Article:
Updated: June 10, 2008, 4:49 PM ET

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AP Photo/Charles Rex Arbogast

Nick Swisher got healthy against Twins pitching and homered from each side of the plate on Monday.

You Got To Keep Them Motivated

Say what you want about Ozzie Guillen and how his mouth continues to get him attention on and off the field, but his latest tirade seems to have worked. Despite being in first place a week ago, the White Sox were floundering, generally on offense, and Guillen went off on his lineup, his general manager, maybe even the fabric softener used on the uniforms, who knows? The White Sox haven't lost since, and fantasy owners are certainly pleased.

On Monday the White Sox finished off a four-game sweep of the beleaguered Twins and took all seven games on the home stand. Chicago's pitching has been strong all season, with Gavin Floyd and John Danks emerging, joining ace Javier Vazquez and a rejuvenated Jose Contreras, while the bullpen is a major strength. The offense, however, had basically been Carlos Quentin and not much else.

Nick Swisher entered Monday hitting .221 with six home runs before swatting home runs from each side of the plate against the Twins, while also taking a few walks. Swisher began the day owned in 37.9 percent of ESPN standard mixed leagues, a far cry from his draft position in round 13, but he's hitting .387 during his eight-game hitting streak and is bound to become more popular again. Paul Konerko registered two hits in each of the first three games against the Twins, then capped things Monday with a key seventh-inning home run. Joe Crede was named co-AL Player of the Week (with Milton Bradley) after hitting .611 for the week with 12 RBIs, and twice over the weekend he delivered a multi-home run game. Shortstop Orlando Cabrera got four hits to raise his batting average 12 points, and while Alexei Ramirez went just 1-for-5, he raised his batting average nearly 80 points in a week.

Whether Guillen had anything to do with all this offensive lunacy or not is problematic, but the signs of an offensive turnaround are clearly evident. The White Sox scored 61 runs on the homestand, nearly nine per game, and batted .347 in that span, slugging 19 home runs. Incredibly, only one White Sox regular failed to hit better than .200 over the past week. It was Quentin. He gets a pass though, as he's on pace for 42 home runs and 142 RBIs. Now he's got some teammates helping him out.

And it all started with a tirade.

Past editions: 6/9: Justin Masterson | 6/8: Damon goes 6-for-6 | 6/7: Felix quiets Sawx

Box Score Bits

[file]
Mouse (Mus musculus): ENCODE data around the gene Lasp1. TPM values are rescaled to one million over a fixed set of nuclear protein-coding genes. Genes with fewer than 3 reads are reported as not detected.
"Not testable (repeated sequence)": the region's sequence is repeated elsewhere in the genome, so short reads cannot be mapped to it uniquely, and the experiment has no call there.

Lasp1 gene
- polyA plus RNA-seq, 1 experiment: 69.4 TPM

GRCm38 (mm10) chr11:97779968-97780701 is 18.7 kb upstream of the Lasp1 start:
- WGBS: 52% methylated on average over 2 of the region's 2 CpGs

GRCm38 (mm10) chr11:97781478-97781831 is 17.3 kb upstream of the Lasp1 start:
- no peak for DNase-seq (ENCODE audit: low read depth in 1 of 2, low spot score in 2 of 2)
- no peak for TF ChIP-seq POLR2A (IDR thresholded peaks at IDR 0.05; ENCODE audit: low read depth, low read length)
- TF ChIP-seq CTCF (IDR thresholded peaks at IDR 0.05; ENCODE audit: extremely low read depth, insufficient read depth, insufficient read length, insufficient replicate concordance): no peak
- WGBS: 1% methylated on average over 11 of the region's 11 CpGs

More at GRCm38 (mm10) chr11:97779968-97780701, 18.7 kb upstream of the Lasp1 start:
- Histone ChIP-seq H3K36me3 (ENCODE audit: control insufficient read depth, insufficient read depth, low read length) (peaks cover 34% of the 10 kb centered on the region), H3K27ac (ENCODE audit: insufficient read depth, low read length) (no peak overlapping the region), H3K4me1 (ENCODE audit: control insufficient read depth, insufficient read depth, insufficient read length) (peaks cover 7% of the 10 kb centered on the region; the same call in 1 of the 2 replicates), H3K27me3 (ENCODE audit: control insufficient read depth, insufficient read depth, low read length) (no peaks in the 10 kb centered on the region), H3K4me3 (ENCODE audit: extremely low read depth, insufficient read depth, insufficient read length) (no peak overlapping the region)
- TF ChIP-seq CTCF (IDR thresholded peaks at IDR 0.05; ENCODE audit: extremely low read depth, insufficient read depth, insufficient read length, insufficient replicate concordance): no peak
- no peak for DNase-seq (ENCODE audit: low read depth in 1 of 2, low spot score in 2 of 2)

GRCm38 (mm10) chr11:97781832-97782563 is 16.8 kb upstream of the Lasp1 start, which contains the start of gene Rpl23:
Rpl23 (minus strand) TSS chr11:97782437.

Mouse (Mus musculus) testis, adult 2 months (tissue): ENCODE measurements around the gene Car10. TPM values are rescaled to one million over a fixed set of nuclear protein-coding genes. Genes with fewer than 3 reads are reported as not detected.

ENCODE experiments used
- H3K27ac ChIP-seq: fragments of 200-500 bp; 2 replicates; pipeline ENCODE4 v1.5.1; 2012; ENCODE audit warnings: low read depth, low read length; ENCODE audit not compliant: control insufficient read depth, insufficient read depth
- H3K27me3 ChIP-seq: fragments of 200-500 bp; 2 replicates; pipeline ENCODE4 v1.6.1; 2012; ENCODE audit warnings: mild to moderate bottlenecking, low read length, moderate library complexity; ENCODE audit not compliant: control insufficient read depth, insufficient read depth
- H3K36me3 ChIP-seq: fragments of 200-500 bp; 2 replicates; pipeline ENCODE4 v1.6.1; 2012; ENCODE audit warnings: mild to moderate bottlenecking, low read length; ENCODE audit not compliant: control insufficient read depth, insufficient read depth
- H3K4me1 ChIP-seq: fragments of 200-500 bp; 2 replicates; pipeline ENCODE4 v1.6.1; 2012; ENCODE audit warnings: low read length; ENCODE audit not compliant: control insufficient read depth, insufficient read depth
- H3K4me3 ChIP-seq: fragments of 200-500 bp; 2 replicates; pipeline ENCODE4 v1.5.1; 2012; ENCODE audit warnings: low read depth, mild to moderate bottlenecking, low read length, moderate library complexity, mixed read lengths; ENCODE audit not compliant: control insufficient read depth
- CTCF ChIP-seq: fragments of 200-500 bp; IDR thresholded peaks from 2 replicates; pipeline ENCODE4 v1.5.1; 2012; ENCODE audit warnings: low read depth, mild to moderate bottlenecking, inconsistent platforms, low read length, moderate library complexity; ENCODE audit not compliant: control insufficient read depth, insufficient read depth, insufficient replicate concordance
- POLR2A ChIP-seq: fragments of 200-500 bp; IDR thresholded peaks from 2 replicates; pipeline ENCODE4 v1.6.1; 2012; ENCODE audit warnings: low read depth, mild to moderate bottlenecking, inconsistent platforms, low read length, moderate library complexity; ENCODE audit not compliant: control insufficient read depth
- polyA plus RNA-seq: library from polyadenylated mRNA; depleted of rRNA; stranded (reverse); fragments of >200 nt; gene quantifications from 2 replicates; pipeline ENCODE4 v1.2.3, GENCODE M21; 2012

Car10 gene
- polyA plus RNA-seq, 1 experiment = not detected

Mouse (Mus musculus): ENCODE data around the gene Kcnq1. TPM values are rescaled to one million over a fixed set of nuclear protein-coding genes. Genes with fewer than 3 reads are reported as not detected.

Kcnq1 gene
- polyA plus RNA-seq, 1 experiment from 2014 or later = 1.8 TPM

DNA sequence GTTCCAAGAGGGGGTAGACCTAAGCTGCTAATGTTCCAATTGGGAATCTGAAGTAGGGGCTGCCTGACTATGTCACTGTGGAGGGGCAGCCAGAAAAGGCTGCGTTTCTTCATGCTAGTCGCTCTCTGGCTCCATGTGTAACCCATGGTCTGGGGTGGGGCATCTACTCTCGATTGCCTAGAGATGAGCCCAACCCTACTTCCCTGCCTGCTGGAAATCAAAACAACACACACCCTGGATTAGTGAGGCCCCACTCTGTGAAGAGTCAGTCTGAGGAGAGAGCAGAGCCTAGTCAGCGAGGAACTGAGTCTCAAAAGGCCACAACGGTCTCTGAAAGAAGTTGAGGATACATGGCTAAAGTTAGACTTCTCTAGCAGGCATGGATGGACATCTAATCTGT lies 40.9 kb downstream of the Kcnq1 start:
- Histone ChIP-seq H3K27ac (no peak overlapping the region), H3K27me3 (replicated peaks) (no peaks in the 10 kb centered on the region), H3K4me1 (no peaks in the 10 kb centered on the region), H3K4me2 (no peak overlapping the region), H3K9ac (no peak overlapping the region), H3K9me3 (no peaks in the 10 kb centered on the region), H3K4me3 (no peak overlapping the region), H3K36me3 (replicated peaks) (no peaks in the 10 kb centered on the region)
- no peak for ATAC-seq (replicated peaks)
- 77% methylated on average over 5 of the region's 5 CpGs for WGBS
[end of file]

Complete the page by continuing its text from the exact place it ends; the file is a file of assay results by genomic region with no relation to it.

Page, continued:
Congrats to Ken Griffey Jr., who launched a Mark Hendrickson 3-1 pitch in the first inning Monday into the right field stands for career home run No. 600, joining only five others in one of baseball's most exclusive clubs. Griffey hadn't homered or knocked in a run in June, and he's on pace for his worst statistical campaign since 2004, despite being relatively healthy -- so don't let this persuade you to deal for him. For more on Griffey, check out last Friday's Out of the Box. … Meanwhile, yet another Reds shortstop is headed to the disabled list. Jerry Hairston Jr., a bit of a fantasy revelation for batting average and steals the past few weeks, broke his left thumb stealing second base in the first inning. Even then, Hairston wasn't done helping fantasy owners, swiping third base and scoring on Griffey's home run, but then he left the game. He's unlikely to play again in June, and will have to compete for playing time with Jeff Keppinger by then. It's always a treat in weekly leagues when you lose a player on a Monday, isn't it? … Paul Bako hit two home runs for the Reds against Florida, though it didn't quite overshadow what Griffey did. Bako now has 21 home runs in 693 career games over parts of 11 major league seasons. … Florida's Mike Jacobs hit his 14th home run of the season, an eighth-inning shot off lefty Bill Bray. Jacobs has already hit five home runs off southpaws this season. From 2005-07 he hit seven of his 48 home runs off lefties. … Richie Sexson singled twice for Seattle, raising his average to .213. May 5 was the last time Sexson's average was over that mark. … Jose Guillen finished off his fine series at Yankee Stadium with a go-ahead home run off Mariano Rivera in the ninth inning. Guillen went 9-for-16 in the series with four home runs and 10 RBIs, and despite his poor April, he's on pace for 28 homers and 124 RBIs. … Rivera entered the series having permitted one run all season for a 0.35 ERA. Then he allowed a David DeJesus home run Saturday and Guillen's shot Monday. His ERA is all the way up to 0.93. I say we blame Joba Chamberlain. … Mike Mussina was overshadowed by the loss, but he threw a season-high eight innings, allowing two runs. Mussina had managed to throw seven innings once all season. … Twins second baseman Alexi Casilla has hit in 11 straight games, but he hasn't walked or stolen a base in eight June games. … Randy Johnson allowed one baserunner the first two innings at Pittsburgh, then allowed runs in each of the next four, culminating in a messy line of six hits and five walks in 5 2/3 innings. Johnson certainly appeared wild, and nearly started a brawl when he yelled at Doug Mientkiewicz during a third-inning at-bat in which the Pirate twice stepped out of the batter's box with a 2-1 count. Johnson has lost two straight starts, and this is the first time he failed to strike out four or more hitters in a start since April. … Justin Upton began play with two hits in his past 57 at-bats on the road. He hit a fifth-inning infield single and walked three times. Upton's been walking all season, but striking out twice as much. … Pittsburgh's Zach Duke won his second straight start, and his five strikeouts were a season high. He entered Monday with 25 strikeouts in 12 starts, barely two per game. His 1.52 WHIP should worry you. … Hopefully you didn't have Dontrelle Willis active for his Monday bloodbath. Willis gave up a Ryan Garko three-run homer in the first inning and five more runs in the second. Willis walked more hitters than he got outs and his ERA is now in double digits, a whopping 10.32 … Opponent Cliff Lee wasn't his April self, as he allowed six hits and two walks over five innings, but he won for the fourth time in five starts anyway. Lee became the first 10-game winner in the AL. Nine-game winners Mussina and Joe Saunders pitched Monday, but failed to join Lee. … Saunders allowed three straight home runs in the second inning, as Tampa Bay's Evan Longoria, Willy Aybar and Dioner Navarro took him deep. Saunders entered with a 2.63 ERA, then allowed eight runs and exited with easily his worst outing of the season and an ERA of 3.32. Ouch!